Implementing StatsReduce in Anomaly Detective

One of the major additions to version 3.3 of Prelert Anomaly Detective® for Splunk was a feature called StatsReduce.  This feature enables Anomaly Detective to take advantage of Splunk’s distributed processing to analyse immense volumes of data quickly enough to deliver real-time insights.

Due to the way Anomaly Detective is designed, adding this feature wasn’t particularly difficult.  Tom’s last post explained how our anomaly detection algorithms are designed to work with aggregated data to solve the problem of data inertia.  One of the dimensions we aggregate over is time: we divide time into periods called buckets, calculate summary statistics of the data for each time bucket and do our analysis based on these statistics.

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Anomaly Detection on Large Data Sets via Aggregation

In our last release we announced the “Stats Reduce” feature. The functionality was a key ingredient of the original conception for how we'd get our anomaly detection algorithms to work on very large data sets. This post is going to discuss the rationale behind our use of aggregation, which underpins this feature.

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IoT Won’t Work Without Artificial Intelligence

As originally published by Wired.

As the Internet of Things (IoT) continues its run as one of the most popular technology buzzwords of the year, the discussion has turned from what it is, to how to drive value from it, to the tactical: how to make it work.

IoT will produce a treasure trove of big data – data that can help cities predict accidents and crimes, give doctors real-time insight into information from pacemakers or biochips, enable optimized productivity across industries through predictive maintenance on equipment and machinery, create truly smart homes with connected appliances and provide critical communication between self-driving cars. The possibilities that IoT brings to the table are endless.

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How to Find Anomalies in Splunk's Internal Performance

Clearly we have had many discussions on this blog about different use cases of the Prelert Anomaly Detective App for Splunk - those in IT Operations, Performance Management, and IT Security. But one area of applicability that shouldn’t be overlooked is using Anomaly Detective to find performance or operability problems in Splunk itself.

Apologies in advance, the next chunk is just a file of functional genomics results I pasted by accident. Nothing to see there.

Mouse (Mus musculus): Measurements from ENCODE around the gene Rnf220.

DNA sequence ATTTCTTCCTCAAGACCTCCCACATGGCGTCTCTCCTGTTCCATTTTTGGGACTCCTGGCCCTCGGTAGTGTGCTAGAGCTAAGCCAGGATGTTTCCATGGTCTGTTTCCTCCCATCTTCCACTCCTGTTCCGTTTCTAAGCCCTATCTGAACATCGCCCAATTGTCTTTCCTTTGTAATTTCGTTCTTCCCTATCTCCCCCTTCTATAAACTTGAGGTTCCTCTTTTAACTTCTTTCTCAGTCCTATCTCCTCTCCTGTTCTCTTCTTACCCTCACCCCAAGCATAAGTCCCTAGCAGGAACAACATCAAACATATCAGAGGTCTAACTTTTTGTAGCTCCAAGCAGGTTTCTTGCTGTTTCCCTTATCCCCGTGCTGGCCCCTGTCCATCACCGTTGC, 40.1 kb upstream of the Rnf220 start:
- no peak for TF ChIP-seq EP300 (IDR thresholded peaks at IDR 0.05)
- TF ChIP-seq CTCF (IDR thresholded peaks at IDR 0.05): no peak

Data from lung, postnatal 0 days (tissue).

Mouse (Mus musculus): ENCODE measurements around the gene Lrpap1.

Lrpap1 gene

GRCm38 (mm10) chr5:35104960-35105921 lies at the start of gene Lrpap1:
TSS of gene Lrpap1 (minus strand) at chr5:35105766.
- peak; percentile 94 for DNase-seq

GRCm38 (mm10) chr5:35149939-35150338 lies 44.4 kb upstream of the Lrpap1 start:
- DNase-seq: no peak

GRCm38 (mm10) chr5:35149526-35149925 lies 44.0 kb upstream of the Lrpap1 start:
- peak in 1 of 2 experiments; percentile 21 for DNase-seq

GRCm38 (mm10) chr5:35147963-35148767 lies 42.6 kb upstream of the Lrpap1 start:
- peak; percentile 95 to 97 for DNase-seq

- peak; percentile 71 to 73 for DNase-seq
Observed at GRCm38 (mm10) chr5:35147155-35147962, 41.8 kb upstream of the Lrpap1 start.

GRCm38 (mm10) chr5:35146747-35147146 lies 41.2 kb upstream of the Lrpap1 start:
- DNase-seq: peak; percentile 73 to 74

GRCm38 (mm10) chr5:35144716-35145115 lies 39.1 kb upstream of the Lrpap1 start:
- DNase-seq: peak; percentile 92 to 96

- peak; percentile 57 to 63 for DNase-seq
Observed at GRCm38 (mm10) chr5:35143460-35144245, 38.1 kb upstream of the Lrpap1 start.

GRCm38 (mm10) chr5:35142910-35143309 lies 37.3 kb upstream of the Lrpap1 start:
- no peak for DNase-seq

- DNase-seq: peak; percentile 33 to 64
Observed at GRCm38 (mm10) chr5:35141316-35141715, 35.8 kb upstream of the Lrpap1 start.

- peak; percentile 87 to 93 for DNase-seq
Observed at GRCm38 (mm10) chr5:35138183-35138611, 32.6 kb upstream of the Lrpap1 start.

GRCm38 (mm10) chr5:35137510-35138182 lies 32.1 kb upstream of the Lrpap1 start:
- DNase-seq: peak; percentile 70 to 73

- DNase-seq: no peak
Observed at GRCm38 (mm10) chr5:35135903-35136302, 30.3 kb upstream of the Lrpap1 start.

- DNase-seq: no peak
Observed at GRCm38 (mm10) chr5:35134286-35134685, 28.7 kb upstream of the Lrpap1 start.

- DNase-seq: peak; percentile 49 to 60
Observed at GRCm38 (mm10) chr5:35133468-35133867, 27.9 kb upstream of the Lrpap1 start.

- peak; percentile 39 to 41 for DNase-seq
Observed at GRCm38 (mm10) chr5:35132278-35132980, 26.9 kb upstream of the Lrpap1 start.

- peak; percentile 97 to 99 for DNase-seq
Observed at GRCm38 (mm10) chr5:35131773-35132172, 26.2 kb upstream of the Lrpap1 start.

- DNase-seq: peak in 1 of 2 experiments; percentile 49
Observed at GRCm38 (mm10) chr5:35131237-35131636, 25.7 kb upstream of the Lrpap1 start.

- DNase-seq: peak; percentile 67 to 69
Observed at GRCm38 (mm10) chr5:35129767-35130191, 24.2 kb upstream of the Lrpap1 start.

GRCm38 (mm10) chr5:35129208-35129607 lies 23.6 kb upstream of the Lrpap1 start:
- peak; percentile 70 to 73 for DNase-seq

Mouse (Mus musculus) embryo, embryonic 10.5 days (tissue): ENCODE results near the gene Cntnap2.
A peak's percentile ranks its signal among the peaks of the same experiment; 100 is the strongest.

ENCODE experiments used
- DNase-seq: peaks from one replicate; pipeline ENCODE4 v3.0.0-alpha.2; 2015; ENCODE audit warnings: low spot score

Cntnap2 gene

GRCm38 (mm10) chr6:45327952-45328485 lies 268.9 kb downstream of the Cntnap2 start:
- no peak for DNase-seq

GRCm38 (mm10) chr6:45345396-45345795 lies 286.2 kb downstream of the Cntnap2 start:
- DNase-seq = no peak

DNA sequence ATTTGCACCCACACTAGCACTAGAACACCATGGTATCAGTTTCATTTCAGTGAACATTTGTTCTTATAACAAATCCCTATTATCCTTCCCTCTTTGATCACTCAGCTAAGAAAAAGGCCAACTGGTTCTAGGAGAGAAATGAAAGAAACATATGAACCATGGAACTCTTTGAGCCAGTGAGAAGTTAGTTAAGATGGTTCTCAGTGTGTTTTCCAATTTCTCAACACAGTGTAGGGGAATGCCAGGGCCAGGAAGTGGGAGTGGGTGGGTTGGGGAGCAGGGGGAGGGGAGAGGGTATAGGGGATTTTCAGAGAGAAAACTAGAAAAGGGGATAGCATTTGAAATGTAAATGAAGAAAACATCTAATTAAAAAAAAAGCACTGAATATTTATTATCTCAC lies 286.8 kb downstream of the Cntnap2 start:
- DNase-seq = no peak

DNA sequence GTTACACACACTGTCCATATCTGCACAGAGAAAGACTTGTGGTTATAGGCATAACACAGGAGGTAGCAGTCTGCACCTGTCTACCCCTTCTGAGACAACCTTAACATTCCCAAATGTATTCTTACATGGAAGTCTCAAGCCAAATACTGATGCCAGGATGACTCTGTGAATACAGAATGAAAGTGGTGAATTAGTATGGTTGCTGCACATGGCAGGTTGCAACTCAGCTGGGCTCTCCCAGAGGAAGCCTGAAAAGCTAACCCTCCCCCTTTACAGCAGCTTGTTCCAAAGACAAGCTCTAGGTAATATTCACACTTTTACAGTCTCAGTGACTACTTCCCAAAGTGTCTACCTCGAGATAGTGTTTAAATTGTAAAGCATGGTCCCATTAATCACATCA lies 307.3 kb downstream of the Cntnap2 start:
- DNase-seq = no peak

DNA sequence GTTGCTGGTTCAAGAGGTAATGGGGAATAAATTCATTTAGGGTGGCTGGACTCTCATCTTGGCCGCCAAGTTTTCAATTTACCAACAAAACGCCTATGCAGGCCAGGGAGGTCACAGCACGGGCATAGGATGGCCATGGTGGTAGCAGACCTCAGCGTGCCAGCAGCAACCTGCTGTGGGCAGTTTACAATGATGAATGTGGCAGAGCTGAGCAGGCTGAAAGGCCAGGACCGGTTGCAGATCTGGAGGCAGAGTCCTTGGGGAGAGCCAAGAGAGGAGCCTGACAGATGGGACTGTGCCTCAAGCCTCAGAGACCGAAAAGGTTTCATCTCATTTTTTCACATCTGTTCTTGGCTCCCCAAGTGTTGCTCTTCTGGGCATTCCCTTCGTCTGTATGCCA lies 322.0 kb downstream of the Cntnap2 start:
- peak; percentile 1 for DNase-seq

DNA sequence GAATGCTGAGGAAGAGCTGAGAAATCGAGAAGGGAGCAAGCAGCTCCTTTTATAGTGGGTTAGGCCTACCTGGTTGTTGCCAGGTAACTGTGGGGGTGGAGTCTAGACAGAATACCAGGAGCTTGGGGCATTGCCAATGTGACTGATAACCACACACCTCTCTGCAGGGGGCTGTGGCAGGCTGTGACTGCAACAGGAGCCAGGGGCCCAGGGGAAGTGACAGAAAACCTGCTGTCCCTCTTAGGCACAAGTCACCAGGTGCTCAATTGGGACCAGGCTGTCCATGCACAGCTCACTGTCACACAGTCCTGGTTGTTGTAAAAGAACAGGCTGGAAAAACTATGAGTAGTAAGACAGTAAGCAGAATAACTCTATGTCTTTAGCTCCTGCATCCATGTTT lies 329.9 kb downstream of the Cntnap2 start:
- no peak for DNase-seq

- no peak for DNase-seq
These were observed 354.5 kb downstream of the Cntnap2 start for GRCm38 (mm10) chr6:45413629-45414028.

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C++11 mutex implementations

C++11 brought concurrency to standard C++ for the first time.  Prior to this the only choice for writing multi-threaded C++ programs was to use a separate C++ library, such as Boost Thread or Intel Thread Building Blocks, or roll your own wrappers around the low-level operating system facilities, such as POSIX threads or Windows threads.

Whilst it’s great to have standard headers like <thread>, <mutex> and <atomic> available, the brutal truth is that under the covers all the implementations of the standard C++ classes use those same low-level operating system facilities.

Last year I looked into the performance of different types of locks on different platforms.  The variation in performance is surprisingly wide.  Prelert’s codebase pre-dates C++11, so we have our own wrappers around the low-level operating system facilities.

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Machine Data is Different

A couple of years ago one of Prelert's taglines was “Machine Learning for Machine Data”.  Whilst the marketing drive has moved on, this phrase is still very relevant to what Prelert's products do.  But why is machine data different?

To answer this question, let’s start by considering different perspectives on what constitutes unstructured data.